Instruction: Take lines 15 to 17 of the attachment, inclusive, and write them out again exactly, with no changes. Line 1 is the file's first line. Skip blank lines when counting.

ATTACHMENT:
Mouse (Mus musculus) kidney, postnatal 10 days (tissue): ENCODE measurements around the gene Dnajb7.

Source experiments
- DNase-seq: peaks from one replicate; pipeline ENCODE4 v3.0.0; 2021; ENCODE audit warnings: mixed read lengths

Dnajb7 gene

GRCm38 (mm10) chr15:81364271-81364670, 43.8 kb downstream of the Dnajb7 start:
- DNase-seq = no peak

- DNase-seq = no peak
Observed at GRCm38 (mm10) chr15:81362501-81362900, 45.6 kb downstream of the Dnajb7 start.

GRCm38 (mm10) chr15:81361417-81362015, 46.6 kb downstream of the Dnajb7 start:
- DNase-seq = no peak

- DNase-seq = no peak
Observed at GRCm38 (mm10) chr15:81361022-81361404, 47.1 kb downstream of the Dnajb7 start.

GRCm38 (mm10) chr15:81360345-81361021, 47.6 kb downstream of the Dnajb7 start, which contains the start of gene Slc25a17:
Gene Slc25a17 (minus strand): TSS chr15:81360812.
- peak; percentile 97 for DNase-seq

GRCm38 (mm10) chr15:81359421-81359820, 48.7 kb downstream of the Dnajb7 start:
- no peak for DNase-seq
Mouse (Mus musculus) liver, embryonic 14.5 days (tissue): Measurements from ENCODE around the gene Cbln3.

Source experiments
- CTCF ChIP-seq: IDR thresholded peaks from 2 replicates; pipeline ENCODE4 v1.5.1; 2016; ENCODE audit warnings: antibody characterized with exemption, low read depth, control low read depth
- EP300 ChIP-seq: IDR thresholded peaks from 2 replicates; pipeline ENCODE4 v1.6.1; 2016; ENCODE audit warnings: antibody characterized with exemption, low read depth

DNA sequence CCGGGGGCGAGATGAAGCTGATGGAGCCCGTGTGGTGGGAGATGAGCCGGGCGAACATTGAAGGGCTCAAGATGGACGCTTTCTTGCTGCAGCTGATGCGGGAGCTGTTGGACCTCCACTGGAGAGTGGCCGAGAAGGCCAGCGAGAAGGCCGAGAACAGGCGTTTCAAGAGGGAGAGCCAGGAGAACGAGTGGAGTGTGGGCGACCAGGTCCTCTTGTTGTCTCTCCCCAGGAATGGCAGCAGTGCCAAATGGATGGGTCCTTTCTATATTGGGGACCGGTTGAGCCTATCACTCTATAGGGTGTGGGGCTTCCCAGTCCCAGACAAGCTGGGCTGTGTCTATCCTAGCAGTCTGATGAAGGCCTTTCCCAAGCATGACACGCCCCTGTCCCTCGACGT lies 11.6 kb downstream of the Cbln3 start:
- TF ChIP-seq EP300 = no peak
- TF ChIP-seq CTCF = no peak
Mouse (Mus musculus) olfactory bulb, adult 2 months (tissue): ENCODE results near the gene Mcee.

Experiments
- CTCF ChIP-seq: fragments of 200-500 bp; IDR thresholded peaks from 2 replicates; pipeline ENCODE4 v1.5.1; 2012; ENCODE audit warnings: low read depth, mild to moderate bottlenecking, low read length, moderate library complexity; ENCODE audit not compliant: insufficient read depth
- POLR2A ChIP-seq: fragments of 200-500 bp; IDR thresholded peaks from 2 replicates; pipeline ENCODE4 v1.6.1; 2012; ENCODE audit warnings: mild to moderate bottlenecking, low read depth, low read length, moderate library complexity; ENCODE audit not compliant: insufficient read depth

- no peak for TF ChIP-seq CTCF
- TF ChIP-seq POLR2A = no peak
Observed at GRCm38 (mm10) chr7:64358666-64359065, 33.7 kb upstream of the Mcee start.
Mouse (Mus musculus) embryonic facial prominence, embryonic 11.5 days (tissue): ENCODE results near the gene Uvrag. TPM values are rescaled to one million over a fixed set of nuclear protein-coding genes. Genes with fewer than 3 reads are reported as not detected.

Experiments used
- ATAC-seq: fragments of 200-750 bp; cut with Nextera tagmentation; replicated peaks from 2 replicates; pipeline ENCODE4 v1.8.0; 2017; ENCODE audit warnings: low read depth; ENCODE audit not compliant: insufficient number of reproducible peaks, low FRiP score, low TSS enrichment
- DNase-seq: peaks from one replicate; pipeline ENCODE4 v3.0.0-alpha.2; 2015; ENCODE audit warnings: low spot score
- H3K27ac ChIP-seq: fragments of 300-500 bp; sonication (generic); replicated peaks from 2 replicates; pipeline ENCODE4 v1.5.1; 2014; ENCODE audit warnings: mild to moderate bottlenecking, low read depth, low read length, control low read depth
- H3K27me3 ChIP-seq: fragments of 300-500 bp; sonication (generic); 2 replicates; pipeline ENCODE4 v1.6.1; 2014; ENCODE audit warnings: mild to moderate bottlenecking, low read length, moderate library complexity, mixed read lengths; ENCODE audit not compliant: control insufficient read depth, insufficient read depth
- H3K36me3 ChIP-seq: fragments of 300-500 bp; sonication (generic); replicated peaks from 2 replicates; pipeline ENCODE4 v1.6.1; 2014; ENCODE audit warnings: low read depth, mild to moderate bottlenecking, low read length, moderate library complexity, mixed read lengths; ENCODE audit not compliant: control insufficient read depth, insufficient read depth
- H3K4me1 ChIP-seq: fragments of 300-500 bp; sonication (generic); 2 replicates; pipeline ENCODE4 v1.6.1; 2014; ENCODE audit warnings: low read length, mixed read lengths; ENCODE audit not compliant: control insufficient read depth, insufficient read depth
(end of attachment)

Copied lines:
- peak; percentile 97 for DNase-seq

GRCm38 (mm10) chr15:81359421-81359820, 48.7 kb downstream of the Dnajb7 start:
- no peak for DNase-seq